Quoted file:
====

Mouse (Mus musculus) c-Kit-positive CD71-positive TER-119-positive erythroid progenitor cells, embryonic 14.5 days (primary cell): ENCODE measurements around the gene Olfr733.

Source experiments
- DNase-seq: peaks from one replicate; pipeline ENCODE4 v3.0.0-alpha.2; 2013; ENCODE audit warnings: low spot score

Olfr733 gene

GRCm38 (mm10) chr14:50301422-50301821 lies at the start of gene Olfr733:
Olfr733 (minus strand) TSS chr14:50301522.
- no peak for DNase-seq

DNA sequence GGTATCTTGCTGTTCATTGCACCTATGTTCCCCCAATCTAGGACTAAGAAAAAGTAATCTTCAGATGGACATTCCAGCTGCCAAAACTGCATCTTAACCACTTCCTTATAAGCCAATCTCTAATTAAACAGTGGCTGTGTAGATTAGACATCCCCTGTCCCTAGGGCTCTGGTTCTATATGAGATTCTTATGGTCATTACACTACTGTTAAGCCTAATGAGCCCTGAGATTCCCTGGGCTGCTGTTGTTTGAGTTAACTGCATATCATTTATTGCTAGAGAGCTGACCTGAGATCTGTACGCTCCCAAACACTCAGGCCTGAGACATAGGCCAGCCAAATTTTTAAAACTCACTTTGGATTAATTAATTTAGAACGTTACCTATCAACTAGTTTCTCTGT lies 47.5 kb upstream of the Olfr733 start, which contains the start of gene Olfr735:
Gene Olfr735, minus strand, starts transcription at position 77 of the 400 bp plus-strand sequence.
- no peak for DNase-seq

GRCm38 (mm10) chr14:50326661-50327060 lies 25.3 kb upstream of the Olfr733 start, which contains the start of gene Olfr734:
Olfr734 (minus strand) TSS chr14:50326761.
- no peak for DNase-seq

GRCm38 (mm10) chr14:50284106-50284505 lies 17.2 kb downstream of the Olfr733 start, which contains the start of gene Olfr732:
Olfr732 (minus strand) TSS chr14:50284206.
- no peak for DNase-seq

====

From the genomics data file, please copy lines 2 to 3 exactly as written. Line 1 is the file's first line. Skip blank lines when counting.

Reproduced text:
Source experiments
- DNase-seq: peaks from one replicate; pipeline ENCODE4 v3.0.0-alpha.2; 2013; ENCODE audit warnings: low spot score